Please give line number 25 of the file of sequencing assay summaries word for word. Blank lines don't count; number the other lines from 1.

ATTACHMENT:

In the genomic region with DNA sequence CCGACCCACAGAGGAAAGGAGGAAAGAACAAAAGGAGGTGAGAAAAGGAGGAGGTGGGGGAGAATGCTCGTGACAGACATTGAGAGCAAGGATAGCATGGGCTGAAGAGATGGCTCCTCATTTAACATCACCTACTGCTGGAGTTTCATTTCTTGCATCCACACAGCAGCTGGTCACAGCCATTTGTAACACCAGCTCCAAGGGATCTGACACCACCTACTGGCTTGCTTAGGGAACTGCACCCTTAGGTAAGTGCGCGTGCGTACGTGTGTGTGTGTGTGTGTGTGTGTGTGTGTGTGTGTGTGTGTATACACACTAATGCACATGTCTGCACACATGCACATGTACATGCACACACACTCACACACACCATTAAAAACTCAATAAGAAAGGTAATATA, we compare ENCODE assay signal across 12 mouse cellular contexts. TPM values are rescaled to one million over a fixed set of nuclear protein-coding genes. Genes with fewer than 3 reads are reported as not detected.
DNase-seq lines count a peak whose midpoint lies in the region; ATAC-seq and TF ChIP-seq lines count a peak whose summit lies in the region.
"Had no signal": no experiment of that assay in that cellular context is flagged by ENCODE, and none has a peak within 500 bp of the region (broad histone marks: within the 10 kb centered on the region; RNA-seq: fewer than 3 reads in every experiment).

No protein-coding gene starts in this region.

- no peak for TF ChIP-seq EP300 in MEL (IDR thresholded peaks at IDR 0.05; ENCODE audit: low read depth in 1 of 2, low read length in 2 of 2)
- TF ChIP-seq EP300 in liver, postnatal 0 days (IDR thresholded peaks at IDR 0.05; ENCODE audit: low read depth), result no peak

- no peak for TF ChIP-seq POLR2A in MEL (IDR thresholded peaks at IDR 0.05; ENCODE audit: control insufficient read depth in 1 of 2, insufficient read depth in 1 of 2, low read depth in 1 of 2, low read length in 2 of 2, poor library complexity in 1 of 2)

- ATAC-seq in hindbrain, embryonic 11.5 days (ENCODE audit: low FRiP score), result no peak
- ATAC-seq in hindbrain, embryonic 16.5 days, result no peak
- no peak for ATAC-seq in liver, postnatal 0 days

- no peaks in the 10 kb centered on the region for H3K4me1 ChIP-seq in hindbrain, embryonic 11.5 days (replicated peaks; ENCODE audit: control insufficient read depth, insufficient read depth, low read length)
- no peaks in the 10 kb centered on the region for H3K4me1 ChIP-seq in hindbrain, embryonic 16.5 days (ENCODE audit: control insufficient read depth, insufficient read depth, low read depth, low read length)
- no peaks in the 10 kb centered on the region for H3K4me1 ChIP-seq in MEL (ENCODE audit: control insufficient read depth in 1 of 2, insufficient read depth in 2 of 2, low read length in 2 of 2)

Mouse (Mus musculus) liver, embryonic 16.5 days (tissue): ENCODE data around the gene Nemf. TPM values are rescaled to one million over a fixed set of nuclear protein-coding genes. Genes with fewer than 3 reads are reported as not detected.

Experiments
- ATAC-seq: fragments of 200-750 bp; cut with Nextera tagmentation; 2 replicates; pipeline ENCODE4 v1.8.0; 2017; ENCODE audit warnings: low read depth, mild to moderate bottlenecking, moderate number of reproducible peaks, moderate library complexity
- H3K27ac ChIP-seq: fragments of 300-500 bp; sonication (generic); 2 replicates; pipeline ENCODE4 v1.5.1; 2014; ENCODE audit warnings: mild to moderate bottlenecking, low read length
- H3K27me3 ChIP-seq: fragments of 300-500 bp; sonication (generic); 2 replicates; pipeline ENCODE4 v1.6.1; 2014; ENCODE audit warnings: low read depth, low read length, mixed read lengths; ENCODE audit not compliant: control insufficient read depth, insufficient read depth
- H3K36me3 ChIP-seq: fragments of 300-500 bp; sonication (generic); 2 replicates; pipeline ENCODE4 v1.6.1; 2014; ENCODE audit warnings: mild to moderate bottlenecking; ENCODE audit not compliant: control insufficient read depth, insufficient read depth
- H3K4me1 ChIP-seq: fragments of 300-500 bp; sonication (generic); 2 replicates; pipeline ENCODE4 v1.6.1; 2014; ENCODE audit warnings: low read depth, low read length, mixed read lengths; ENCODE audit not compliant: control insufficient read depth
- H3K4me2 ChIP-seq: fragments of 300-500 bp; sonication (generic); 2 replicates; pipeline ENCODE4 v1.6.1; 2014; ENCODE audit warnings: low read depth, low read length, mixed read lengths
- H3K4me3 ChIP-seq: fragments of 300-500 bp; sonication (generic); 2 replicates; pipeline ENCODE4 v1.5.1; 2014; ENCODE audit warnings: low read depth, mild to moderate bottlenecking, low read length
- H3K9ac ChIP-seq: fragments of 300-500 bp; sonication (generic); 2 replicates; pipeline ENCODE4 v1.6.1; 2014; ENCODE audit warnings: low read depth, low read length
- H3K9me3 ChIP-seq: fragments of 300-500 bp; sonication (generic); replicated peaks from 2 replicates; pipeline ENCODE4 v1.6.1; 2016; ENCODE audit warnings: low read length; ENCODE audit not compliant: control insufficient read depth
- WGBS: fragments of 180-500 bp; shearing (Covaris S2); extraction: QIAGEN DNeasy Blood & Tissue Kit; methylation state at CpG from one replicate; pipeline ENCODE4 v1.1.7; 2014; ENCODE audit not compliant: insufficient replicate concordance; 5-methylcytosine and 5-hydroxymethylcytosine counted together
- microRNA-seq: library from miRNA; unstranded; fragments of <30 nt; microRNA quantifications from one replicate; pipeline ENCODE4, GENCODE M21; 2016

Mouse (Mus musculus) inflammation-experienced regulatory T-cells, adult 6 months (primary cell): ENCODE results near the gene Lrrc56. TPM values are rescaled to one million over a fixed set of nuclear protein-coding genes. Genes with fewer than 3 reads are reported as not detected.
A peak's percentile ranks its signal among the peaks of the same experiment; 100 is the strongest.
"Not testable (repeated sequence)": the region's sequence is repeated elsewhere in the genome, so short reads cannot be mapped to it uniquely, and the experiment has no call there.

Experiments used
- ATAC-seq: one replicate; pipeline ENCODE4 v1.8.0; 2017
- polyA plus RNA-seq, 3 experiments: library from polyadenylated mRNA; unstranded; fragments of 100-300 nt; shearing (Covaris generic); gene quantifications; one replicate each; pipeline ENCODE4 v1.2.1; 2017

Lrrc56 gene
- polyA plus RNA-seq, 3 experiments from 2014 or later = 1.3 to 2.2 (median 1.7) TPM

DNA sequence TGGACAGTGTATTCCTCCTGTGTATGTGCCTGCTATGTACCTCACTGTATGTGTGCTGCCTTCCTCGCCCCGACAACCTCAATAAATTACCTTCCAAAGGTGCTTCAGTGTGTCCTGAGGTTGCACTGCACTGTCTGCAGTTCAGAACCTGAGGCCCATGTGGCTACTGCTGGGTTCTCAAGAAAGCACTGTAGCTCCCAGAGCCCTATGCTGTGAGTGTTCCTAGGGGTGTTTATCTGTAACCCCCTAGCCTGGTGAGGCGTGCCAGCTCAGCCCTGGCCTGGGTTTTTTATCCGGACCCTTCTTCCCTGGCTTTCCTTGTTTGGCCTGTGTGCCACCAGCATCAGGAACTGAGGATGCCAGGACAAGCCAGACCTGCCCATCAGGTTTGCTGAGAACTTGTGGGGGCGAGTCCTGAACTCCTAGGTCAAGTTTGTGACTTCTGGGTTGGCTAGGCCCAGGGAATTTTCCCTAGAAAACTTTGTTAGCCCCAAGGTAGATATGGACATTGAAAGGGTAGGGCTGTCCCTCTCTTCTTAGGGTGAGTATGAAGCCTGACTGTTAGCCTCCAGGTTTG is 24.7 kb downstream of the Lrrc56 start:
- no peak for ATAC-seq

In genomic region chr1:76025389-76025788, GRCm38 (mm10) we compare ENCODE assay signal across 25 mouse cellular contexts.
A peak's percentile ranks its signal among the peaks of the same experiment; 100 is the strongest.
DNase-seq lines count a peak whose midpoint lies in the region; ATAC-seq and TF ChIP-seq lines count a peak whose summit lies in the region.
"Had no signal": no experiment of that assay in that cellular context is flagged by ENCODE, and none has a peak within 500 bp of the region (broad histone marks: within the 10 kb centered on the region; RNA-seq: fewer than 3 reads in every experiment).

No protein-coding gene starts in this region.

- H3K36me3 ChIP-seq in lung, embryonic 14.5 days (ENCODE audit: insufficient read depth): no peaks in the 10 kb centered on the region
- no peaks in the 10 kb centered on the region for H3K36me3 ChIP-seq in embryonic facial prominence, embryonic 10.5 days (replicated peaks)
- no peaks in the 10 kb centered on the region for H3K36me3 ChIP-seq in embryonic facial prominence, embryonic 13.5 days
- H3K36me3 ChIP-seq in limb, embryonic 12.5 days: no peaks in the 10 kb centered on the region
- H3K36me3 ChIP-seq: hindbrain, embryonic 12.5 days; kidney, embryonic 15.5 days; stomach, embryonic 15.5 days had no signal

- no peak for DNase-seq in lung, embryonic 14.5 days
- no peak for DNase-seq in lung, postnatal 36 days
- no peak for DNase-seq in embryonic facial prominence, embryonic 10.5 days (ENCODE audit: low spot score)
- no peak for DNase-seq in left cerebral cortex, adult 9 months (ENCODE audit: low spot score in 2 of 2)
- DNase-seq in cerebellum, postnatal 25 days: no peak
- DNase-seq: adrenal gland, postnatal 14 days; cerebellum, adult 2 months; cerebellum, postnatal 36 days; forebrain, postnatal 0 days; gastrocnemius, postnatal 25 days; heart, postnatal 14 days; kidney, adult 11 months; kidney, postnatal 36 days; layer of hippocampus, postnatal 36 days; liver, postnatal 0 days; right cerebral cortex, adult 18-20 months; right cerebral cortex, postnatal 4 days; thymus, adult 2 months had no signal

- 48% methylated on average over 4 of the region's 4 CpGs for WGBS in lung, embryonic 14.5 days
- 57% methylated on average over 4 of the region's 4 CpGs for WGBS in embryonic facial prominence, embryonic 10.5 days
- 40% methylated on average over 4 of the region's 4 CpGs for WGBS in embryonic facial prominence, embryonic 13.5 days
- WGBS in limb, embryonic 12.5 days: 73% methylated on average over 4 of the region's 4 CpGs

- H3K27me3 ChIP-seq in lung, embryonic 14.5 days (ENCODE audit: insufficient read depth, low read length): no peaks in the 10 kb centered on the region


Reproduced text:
- WGBS: fragments of 180-500 bp; shearing (Covaris S2); extraction: QIAGEN DNeasy Blood & Tissue Kit; methylation state at CpG from one replicate; pipeline ENCODE4 v1.1.7; 2014; ENCODE audit not compliant: insufficient replicate concordance; 5-methylcytosine and 5-hydroxymethylcytosine counted together